ECSA urges EU to include additional ship recycling facilities

28 September 2018 (Last Updated September 28th, 2018 13:54)

The European Community Shipowners’ Associations (ECSA) has called upon the European Union (EU) to include an additional number of ship recycling facilities into its list of approved facilities to fill the gap that currently exists in the sector.

ECSA urges EU to include additional ship recycling facilities
Damen Verolme Rotterdam ship recycling yard. Credit: DAMEN / Offshore Ship Recycling Rotterdam – OSRR.

The European Community Shipowners’ Associations (ECSA) has called upon the European Union (EU) to include an additional number of ship recycling facilities into its list of approved facilities to fill the gap that currently exists in the sector.

The capacity expansion is expected to help the owners to comply with a new regulation that requires all the ships flying under a European flag to be recycled in a facility that is included in the EU list.

ECSA noted that non-EU facilities such as Indian facilities that are compliant with the ship recycling requirements should be included in the EU list.

The European Commission is currently inspecting ship recycling facilities to expand the list of approved facilities in order to ensure safe and environmentally friendly ship recycling.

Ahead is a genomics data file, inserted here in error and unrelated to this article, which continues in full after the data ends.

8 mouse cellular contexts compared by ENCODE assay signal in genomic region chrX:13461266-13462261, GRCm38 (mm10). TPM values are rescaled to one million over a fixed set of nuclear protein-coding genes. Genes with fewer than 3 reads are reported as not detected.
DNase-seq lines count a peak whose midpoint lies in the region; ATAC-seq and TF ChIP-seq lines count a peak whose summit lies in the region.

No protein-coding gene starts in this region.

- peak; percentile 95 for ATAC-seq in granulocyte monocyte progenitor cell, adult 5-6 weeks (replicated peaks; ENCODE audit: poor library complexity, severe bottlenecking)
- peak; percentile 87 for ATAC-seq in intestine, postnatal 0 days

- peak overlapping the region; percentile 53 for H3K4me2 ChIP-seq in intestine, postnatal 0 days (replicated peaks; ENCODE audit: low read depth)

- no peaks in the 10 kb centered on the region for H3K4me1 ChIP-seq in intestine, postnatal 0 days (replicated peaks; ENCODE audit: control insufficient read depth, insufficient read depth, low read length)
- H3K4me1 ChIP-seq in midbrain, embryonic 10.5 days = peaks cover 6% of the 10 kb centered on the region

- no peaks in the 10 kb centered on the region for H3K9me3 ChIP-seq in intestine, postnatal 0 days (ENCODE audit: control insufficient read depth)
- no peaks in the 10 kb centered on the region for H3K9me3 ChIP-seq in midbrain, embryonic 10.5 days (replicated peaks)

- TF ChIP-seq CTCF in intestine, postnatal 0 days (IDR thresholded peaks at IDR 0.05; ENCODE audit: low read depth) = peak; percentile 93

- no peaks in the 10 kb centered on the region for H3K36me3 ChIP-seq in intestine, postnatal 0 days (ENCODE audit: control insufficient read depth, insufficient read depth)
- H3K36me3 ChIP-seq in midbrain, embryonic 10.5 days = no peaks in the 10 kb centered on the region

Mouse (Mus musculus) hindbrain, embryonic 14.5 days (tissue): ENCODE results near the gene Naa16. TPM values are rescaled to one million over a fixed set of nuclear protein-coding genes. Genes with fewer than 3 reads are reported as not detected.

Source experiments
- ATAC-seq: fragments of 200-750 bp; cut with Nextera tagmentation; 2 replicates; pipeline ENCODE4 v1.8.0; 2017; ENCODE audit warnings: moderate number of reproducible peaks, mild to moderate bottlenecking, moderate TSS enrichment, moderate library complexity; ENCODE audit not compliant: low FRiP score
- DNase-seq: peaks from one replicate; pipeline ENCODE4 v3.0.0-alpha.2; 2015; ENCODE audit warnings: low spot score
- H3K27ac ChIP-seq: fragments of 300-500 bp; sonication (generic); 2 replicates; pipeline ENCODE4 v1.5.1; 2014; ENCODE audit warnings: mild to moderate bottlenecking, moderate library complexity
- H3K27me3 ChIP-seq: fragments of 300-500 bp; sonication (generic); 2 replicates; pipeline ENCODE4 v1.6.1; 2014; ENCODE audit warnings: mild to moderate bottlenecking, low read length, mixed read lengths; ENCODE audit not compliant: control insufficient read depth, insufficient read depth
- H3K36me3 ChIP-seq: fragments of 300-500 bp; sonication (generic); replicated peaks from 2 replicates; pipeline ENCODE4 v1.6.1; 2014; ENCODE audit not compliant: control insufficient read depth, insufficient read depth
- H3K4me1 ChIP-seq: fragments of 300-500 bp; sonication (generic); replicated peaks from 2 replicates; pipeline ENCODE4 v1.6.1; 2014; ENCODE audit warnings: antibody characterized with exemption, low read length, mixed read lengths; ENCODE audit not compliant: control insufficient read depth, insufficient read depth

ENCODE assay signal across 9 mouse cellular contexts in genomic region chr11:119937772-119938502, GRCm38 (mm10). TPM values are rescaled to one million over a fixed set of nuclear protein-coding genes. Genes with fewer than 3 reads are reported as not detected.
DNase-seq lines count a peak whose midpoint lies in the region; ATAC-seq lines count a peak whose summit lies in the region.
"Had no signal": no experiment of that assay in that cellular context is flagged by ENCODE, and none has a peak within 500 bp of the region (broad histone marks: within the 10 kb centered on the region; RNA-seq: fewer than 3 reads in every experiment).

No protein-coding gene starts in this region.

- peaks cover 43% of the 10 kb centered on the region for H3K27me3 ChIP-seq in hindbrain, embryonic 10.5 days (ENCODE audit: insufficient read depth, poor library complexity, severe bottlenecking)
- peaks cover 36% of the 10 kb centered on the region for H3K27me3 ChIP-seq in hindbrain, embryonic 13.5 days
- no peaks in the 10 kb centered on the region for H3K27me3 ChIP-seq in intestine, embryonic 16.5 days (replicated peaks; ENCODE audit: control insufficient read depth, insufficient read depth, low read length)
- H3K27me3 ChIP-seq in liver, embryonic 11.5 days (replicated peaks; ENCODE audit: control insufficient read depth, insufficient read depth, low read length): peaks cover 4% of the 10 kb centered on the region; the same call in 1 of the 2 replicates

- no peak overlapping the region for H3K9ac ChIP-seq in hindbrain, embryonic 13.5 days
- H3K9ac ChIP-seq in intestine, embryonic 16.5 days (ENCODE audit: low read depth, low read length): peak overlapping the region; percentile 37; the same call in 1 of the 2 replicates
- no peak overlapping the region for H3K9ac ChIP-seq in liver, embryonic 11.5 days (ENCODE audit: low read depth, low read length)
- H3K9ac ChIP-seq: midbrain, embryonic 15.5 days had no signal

ECSA secretary general Martin Dorsman said: “A lot has been written lately on whether or not the current list meets the capacity needs for the European flagged fleet to be recycled in a safe and environmentally sound way.

“We were and still are worried that there is not enough capacity and certainly welcome the Commission’s current efforts to enlarge the list.”

“We were and still are worried that there is not enough capacity and certainly welcome the Commission’s current efforts to enlarge the list.”

A recent explanatory note jointly published by the European Commission and European Maritime Safety Agency (EMSA) revealed that the average tonnage of EU flagged vessels recycled is 588,000 light displacement tonnes (LDT) between 2013 and 2017.

The report also said that the average tonnage of ships that changed the flag from an EU flag is 432,000 LDT during the same period.

The difference between the two makes around 1,020,000 LDT as the average during those five years.

The EU Ship Recycling Regulation (SRR) does not describe capacity as the average LDT recycled over a period of ten years, but the maximum recycled in any year of the last ten years.

As per the report, 2012 was the busiest year for EU-listed ship recycling facilities over the last ten years, resulting in 1,998,000 LDT, which is much higher than the available capacity calculated, said ECSA.

ECSA has also rendered its support to the ratification of the Hong Kong convention to ensure improved working and environmental conditions of the global ship recycling industry.